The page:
While I still worry about the health of RSS, I feel like my overall information consumption has significantly evolved in some very meaningful ways since Google decided to shut down Google Reader. A year before the shutdown of Google Reader, I had developed my own curation and monitoring system, which included the ability to pull RSS feeds, so I was already decommissioning Google Reader before it was officially abandoned.
In my monitoring system I can add three types of entries:
- Entities - Business, organizations, government agencies or any other non-human entity.
- Individuals - Basically my individual CRM system for everyone I know, and don’t know.
- Feeds - Other generic feeds from some forums, streams, etc.
For each of these entries I pull the following streams of information:
- Blog - The RSS streams from company and individual blogs, providing a pretty key signal about companies, and individuals doing cool stuff with APIs.
- Twitter - The tweets, DMs, and links produce as part of a companies or media individuals social exhaust that is produced via Twitter.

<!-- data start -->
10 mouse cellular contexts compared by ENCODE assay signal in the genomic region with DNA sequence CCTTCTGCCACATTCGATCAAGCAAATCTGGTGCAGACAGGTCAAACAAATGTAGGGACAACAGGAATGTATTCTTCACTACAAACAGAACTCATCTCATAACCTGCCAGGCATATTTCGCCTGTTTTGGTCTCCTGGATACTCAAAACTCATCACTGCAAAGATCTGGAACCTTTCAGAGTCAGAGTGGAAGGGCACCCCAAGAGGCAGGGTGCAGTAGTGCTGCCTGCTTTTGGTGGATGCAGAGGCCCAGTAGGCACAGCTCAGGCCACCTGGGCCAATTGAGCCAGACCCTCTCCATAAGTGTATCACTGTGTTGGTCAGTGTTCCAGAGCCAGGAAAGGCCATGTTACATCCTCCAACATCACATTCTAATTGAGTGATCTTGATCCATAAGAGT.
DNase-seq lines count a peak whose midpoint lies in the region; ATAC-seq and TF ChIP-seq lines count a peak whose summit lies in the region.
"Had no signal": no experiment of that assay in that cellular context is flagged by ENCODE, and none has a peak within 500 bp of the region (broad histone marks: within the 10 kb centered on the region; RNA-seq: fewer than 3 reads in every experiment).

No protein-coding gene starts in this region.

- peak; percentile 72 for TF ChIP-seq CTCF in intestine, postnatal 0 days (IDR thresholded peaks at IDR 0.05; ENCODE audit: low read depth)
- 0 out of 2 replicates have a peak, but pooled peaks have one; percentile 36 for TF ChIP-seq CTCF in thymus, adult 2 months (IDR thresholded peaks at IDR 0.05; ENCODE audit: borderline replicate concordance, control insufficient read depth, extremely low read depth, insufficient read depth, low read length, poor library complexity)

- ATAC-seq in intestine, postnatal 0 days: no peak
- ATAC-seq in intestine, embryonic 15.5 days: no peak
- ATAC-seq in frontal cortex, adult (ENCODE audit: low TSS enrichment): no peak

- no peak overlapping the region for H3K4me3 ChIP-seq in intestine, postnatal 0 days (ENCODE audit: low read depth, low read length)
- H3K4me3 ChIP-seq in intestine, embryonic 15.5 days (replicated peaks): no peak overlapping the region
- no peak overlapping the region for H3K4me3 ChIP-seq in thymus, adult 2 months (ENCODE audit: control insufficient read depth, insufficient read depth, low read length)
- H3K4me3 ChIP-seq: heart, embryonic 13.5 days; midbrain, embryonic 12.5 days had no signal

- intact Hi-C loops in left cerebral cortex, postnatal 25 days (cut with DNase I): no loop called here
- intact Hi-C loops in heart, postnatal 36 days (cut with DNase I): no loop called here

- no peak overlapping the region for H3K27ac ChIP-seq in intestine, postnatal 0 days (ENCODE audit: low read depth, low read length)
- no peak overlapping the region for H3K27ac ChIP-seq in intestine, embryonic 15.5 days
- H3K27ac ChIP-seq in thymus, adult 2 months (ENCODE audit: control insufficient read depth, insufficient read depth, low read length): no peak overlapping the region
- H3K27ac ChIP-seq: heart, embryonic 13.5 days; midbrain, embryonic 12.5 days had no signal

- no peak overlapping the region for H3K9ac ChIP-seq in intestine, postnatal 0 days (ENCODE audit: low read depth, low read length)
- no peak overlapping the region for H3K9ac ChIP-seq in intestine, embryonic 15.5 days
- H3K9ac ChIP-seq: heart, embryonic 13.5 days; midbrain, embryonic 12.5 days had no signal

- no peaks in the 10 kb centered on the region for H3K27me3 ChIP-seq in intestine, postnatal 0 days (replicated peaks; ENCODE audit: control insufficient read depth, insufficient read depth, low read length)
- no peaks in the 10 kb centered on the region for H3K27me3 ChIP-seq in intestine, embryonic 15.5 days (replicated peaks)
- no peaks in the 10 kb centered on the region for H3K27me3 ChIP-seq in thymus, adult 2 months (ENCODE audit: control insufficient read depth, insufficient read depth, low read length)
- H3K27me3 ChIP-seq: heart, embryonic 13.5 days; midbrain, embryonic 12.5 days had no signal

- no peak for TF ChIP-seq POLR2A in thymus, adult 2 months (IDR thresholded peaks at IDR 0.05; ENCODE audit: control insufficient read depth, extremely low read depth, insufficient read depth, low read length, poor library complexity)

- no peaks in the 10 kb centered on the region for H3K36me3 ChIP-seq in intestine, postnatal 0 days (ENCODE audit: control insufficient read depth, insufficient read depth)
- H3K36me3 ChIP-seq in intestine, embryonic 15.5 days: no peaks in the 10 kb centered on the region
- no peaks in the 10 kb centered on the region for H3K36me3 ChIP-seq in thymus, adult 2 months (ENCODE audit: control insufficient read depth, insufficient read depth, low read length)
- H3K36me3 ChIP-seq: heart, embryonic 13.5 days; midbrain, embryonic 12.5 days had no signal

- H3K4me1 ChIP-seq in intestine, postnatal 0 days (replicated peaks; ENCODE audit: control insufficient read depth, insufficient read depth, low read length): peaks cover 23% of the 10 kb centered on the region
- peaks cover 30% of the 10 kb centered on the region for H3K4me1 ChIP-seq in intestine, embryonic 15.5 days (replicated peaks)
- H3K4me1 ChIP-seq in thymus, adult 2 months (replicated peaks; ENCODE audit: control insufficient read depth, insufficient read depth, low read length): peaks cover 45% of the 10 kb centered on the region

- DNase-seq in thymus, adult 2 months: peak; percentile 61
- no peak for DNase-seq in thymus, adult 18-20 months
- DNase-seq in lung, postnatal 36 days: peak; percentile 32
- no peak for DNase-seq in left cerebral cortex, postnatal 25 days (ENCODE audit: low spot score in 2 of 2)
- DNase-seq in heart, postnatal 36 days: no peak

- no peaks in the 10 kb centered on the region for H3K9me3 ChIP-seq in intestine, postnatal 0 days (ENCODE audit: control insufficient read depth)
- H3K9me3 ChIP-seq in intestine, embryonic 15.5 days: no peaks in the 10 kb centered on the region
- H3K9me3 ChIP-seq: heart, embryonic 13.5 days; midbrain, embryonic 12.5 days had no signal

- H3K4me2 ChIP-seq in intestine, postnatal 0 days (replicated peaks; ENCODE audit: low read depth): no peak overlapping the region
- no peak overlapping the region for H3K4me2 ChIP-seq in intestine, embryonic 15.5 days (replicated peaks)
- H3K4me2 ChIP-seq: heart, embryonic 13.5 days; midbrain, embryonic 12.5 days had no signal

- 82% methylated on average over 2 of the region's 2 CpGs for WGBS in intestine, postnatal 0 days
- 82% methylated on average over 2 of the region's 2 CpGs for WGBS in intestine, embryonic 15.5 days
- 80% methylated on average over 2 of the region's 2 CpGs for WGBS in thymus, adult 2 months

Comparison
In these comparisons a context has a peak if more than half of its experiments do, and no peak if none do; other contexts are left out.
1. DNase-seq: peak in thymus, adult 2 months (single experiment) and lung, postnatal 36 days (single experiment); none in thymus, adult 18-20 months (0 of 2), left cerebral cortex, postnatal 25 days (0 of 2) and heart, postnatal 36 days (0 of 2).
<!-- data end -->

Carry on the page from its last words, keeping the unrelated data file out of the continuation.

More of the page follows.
- Github - The repositories, commits, and interactions around public repositories maintained by individuals and companies.
- Email - I’m still working on the best way to process email communications with companies and individuals, while also considering parsing email newsletter to balance out the shift from RSS to email blasts by startups.
If a company or individual has a blog, Twitter or Github account I pull any publicly available signals. I use these signals to stay informed using the blog posts, valuable conversations and links available on Twitter, and keep up to date with the latest API tech and code being developed on Github.
When I’m introduced to a new company or individual, I make sure they are entered into my system, giving me a more complete perspective across their world via their blog, Twitter, and Github accounts. I’ve realized that this approach has evolved my information consumption from being about feeds, to more about companies, the individuals who work at them, and the technology that is being developed.
I feel like this evolution is giving me a more clearer picture of the API space, beyond what just RSS could do.